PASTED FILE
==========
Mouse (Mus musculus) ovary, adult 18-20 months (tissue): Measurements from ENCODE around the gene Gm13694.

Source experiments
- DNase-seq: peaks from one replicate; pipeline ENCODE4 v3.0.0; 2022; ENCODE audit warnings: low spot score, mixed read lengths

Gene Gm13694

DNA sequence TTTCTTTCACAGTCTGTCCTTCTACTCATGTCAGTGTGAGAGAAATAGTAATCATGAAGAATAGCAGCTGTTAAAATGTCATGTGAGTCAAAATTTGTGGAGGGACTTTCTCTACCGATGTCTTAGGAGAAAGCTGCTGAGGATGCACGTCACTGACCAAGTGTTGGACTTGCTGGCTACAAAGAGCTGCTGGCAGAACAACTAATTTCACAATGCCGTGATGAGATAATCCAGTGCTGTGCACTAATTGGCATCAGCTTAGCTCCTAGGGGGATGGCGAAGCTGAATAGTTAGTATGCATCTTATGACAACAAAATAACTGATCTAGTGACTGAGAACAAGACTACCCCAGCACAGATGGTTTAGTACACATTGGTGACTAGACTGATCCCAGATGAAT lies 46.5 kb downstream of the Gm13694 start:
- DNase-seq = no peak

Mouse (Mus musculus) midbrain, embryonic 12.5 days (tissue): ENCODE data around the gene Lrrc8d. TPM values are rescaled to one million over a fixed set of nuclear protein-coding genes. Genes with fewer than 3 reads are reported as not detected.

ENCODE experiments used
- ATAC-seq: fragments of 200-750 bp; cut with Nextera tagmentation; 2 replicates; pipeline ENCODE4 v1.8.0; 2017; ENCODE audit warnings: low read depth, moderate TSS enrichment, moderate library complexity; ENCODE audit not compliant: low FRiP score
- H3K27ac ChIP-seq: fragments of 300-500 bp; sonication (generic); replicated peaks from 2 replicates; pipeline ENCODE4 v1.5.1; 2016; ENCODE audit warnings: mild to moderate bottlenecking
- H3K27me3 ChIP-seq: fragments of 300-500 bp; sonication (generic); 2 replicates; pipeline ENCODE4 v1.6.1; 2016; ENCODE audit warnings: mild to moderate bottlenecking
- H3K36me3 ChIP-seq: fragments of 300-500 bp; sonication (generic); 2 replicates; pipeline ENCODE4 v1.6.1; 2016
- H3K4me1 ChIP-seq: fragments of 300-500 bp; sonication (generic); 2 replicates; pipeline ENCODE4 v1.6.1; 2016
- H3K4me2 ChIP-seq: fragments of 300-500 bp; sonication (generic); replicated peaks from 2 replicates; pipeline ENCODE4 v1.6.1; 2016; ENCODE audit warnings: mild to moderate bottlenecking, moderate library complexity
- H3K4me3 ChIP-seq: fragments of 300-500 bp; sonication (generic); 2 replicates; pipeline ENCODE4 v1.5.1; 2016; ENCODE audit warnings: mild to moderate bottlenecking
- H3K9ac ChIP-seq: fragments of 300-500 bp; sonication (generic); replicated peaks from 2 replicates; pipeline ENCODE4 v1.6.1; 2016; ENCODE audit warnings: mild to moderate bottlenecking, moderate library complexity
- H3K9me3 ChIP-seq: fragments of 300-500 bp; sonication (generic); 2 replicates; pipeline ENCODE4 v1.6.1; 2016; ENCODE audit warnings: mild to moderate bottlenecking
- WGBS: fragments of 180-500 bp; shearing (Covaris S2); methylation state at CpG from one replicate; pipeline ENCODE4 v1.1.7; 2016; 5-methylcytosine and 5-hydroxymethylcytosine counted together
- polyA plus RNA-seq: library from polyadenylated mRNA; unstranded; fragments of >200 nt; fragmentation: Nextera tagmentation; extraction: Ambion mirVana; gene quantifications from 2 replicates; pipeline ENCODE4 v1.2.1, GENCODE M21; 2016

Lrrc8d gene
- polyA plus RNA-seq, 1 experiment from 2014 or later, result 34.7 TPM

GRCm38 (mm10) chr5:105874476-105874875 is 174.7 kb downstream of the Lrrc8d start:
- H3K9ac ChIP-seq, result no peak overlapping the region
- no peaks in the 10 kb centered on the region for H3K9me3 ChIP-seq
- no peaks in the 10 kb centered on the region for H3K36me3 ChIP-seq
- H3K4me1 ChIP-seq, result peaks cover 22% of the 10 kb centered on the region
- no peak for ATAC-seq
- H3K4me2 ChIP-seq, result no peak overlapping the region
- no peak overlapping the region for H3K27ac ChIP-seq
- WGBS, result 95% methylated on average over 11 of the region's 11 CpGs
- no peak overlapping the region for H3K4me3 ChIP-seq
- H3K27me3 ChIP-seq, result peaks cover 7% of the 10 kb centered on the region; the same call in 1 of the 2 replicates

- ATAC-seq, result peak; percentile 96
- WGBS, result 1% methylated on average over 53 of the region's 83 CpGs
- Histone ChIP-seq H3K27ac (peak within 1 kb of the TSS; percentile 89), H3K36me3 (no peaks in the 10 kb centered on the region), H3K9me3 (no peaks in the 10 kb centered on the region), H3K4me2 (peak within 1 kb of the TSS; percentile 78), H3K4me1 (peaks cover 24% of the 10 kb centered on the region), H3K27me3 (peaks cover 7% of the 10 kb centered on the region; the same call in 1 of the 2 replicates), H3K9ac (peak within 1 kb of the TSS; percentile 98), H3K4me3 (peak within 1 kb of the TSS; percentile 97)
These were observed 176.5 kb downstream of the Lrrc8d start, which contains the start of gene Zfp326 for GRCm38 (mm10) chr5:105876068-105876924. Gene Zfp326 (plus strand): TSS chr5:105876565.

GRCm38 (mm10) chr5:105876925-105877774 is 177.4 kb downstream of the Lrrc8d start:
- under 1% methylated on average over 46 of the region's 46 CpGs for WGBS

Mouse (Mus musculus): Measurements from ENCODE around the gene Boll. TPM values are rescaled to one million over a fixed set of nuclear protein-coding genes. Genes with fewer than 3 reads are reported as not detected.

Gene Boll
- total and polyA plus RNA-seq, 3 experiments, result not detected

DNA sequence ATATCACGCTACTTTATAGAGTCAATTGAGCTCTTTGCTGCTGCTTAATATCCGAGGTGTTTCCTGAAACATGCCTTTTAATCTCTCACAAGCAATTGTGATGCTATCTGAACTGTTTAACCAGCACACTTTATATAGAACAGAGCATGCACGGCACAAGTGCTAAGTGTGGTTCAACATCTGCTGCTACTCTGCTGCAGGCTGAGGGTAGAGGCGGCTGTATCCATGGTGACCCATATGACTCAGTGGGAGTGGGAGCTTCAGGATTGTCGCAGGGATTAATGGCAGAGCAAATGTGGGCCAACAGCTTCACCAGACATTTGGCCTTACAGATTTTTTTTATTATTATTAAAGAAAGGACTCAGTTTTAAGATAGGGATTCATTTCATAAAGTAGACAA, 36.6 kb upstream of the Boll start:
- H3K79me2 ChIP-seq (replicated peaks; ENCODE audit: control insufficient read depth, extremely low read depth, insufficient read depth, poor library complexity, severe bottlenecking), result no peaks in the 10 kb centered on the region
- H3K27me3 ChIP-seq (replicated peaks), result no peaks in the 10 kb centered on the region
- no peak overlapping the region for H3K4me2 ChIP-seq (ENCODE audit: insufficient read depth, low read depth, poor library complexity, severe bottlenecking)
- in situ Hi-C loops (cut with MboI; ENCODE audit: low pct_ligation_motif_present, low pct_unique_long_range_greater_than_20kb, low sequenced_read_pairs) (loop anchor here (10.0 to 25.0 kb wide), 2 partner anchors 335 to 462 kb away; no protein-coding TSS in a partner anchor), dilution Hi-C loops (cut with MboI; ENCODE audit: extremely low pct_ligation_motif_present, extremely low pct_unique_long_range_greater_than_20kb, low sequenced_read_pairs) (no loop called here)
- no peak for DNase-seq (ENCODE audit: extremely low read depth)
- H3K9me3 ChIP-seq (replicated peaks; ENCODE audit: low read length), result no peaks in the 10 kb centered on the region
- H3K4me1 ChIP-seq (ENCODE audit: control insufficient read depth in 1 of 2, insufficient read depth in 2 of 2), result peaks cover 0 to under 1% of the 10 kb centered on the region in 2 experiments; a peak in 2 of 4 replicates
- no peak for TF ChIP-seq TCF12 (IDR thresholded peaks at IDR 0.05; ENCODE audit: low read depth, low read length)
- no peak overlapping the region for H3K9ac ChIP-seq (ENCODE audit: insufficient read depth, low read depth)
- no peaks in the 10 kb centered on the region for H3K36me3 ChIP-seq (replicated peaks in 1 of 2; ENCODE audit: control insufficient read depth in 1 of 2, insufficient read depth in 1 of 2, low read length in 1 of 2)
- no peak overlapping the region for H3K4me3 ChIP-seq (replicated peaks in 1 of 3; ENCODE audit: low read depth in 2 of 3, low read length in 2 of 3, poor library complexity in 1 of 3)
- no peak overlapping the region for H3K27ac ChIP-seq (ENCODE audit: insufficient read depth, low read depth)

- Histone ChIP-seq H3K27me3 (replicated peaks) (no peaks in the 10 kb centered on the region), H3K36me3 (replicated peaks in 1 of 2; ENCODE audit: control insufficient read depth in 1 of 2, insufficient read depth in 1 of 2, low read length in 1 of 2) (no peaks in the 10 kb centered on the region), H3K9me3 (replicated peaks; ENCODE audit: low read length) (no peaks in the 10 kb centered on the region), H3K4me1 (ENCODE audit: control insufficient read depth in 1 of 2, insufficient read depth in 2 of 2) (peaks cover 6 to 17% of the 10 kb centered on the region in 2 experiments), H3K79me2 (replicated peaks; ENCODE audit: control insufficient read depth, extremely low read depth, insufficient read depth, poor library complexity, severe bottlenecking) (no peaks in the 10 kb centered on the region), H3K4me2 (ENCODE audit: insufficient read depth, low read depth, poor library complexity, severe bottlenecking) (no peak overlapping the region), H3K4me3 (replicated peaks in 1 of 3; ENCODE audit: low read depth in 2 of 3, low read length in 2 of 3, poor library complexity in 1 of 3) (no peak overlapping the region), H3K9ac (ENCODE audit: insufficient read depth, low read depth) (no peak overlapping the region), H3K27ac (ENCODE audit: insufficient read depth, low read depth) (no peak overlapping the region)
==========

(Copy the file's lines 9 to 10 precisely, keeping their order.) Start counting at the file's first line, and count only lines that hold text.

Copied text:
- ATAC-seq: fragments of 200-750 bp; cut with Nextera tagmentation; 2 replicates; pipeline ENCODE4 v1.8.0; 2017; ENCODE audit warnings: low read depth, moderate TSS enrichment, moderate library complexity; ENCODE audit not compliant: low FRiP score
- H3K27ac ChIP-seq: fragments of 300-500 bp; sonication (generic); replicated peaks from 2 replicates; pipeline ENCODE4 v1.5.1; 2016; ENCODE audit warnings: mild to moderate bottlenecking